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The Zealotry of The Doctor


  • The Zealotry of The Doctor

    Have you ever heard of the Zeal of the Convert? This phrase comes from the perception that converts to a new religion are frequently more fiercely devout than those who were born into it. Of course, not all converts are aggressive zealots – I wouldn’t even say most of them are. Despite the negative implications of this stereotype, l believe it is logical and perfectly understandable that someone who reached an epiphany about their own existence would be very excited about their new awareness and passionate about traveling down the path they just discovered. They might even try to convince you to go with them!

    This phenomenon isn’t limited to religion. You can find examples of it among people of all kinds wherever someone adopts a new idea or way of thinking. There’s the ex-smoker who becomes fiercely anti-smoking or the new vegetarian that proselytizes about their food choices – no matter what way of thinking you are talking about, it seems like you can find examples of new converts that are vigorous in their zeal.

    Now what does all of this have to do with Doctor Who?

    The First Doctor, Barbara, Ian, and SusanThe quick and dirty (and pertinent) about Doctor Who – it was and is a British science fiction serial program that ran for 26 seasons until it was cancelled by the BBC in 1989, only to be revived as a television movie in 1996, and more successfully resurrected in 2005. This new Doctor Who is still airing today, and while the show remains a cultural icon in Great Britain, it has earned a level of popularity in the United States that the classic series never achieved. If you’ve read this far, I’ll bet you already knew all of that.

    I have no idea about numbers, but I think it is safe to say that a large portion of fans of the new Doctor Who have never seen an episode of the classic series. They are available on streaming services, but twenty-six seasons with dozens of missing episodes is a daunting task, especially when the production values of the classic series were very different from those in the new. The truth is: many American fans are in the dark about the Doctor’s life and personality prior to Christopher Eccleston’s Ninth Doctor.

    This is important because the Doctor today is characterized by his extreme humanity. This alien, the Doctor, embodies the pinnacle heroic human ideal. He is selfless, wants to preserve life at all costs, stands up for the downtrodden, despises ignorance and cherishes wonderment. He is compassionate and empathetic, in his own alien way. His devotion to these traits could almost be described as fanatical. He’s a zealot. And, whether you realize it or not – he is a convert. Many of today’s fans aren’t familiar with the character traits of the earlier incarnations of the Doctor, and don’t realize that we didn’t start seeing this kind of ultra-humanity until he was a more than a few incarnations in. If you haven't watched any Classic Doctor Who, you may be shocked at the personality of the Doctor you see.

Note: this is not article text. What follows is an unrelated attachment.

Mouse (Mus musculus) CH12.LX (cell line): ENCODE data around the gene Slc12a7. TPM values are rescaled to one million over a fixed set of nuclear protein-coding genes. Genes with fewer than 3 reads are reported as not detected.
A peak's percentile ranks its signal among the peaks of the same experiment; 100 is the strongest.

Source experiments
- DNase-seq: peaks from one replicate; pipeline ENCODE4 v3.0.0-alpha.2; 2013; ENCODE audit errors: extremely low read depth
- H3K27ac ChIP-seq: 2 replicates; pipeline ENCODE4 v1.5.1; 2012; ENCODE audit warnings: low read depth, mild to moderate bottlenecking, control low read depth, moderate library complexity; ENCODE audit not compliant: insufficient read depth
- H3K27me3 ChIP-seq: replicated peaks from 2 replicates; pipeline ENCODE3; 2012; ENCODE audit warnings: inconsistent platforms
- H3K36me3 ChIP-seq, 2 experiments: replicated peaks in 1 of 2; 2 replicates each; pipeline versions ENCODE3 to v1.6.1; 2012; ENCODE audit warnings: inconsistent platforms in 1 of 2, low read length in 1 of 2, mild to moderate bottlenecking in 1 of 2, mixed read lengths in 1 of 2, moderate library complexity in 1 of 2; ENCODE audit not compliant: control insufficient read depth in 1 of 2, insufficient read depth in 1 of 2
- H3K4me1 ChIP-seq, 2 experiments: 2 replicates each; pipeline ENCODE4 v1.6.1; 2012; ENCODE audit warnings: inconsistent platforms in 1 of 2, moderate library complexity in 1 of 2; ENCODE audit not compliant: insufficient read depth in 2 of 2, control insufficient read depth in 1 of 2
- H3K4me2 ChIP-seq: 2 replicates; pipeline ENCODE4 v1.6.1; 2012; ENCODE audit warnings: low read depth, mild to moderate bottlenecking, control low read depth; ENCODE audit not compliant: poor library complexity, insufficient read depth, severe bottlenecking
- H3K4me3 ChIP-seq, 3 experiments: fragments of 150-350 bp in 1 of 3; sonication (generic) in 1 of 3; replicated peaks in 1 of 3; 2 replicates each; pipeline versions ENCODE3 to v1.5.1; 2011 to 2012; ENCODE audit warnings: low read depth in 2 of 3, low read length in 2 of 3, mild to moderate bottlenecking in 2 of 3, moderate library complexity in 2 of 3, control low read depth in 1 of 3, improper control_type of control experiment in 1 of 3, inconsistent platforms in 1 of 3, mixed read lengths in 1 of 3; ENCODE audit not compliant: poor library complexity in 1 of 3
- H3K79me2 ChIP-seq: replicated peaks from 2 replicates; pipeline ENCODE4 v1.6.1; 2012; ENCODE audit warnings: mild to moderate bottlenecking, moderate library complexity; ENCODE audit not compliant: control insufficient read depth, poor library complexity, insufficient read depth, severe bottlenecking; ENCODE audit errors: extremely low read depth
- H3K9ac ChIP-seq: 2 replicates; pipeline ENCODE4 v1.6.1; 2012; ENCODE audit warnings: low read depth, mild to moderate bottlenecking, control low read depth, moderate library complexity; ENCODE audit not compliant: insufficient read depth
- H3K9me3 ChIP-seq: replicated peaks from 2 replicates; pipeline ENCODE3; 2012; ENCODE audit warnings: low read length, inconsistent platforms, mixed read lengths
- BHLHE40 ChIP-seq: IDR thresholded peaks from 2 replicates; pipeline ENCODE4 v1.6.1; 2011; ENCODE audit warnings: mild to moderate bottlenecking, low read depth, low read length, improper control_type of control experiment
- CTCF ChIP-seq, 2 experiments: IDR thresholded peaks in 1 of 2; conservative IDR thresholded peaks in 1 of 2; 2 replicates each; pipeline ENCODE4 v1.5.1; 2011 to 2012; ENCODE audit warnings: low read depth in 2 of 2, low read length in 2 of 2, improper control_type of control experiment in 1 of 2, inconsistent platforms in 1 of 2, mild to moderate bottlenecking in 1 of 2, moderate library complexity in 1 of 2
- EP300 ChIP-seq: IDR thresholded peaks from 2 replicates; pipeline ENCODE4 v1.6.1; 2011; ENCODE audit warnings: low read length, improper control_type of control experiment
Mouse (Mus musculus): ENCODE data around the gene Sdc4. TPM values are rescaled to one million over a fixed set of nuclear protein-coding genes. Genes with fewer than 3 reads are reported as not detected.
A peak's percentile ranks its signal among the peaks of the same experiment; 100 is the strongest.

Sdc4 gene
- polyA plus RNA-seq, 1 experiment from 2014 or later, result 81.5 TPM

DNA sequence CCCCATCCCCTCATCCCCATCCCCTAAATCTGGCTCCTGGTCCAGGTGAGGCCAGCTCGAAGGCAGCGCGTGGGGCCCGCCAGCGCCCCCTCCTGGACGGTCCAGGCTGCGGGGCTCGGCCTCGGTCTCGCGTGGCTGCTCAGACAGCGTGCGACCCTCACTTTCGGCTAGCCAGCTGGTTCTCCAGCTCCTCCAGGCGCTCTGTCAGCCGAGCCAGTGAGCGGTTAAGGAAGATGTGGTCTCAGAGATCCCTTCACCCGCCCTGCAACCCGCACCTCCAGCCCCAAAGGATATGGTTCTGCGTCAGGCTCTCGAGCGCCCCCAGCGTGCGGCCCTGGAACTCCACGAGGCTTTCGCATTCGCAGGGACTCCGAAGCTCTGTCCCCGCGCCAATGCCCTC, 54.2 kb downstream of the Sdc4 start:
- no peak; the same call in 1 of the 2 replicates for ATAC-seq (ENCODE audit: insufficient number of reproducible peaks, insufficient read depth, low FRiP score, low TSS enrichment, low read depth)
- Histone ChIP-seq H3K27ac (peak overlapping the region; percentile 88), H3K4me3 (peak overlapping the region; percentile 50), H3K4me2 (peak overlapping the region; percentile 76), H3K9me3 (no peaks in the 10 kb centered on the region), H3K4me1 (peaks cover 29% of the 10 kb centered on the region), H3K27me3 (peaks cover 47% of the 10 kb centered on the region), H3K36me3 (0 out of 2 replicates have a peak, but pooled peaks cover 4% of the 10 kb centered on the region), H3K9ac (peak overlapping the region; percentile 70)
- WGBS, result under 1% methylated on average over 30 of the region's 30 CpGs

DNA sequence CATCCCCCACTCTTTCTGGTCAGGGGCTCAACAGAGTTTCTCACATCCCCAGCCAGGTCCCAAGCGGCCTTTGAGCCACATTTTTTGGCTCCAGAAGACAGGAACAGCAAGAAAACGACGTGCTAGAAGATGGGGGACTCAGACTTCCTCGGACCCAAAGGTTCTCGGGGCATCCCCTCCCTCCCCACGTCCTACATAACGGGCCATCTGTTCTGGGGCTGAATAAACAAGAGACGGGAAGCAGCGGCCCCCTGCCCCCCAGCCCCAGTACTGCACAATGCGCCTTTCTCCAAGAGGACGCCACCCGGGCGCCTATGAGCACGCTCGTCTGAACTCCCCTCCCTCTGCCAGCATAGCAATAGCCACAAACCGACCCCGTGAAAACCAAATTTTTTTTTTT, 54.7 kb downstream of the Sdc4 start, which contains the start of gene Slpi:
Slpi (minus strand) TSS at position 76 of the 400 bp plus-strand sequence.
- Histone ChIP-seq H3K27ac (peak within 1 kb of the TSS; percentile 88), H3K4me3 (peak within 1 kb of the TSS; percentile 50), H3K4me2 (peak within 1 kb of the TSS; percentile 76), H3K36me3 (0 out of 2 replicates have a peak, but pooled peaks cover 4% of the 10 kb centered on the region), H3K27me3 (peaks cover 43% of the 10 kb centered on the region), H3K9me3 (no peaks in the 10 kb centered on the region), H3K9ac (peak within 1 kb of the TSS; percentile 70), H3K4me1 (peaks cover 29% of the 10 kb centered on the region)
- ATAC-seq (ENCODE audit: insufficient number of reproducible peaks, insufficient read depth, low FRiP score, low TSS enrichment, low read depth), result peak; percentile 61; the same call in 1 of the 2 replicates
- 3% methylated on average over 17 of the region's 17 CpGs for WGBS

Those of you who have watched Classic Doctor Who, particularly episodes of the very first serial will recall a very different Doctor. Originally, the First Doctor was very similar in personality to what we saw from other Time Lords later in the series. He was arrogant and dismissive, distrustful of the inferior humans. He was a rude elitist who was willing to kill to save his own neck. He saw humans as inferior and did not shy away from making this opinion known. This was a Doctor who delighted in kidnapping two unsuspecting humans and taking them away from their native time just to teach them a lesson for being so impertinent. This Doctor tried to take a pacifist race and make them go to war against a superior warlike enemy – all to make up for one of his own dishonest schemes gone wrong. This was a typical Time Lord, not the paragon of humanity we have come to know in the new series.

    If the Doctor is a convert to humanity, his first two human companions – Ian Chesterton and Barbara Wright – were his proselytizers. If you look at their actions in An Unearthly Child, you will find a pair of teachers who are very concerned about one of their students (the Doctor’s granddaughter, Susan Foreman). They visit her “home,” only to find that her address on file is a junkyard. Unable to find Susan, they eventually meet the Doctor – who to them appeared to be a strange and evasive old man who could be a danger to Susan. And when they discover that Susan herself is hiding in what seems to them to be a small Police Box? What else would any decent human do but force themselves into the situation, refuse to accept the Doctor’s deceptive and dismissive explanations, and try to protect one of their charges? In the Doctor’s first real experience with humans, he was the villain, and ended up the victim of that sort of aggressive compassion that eventually came to define him.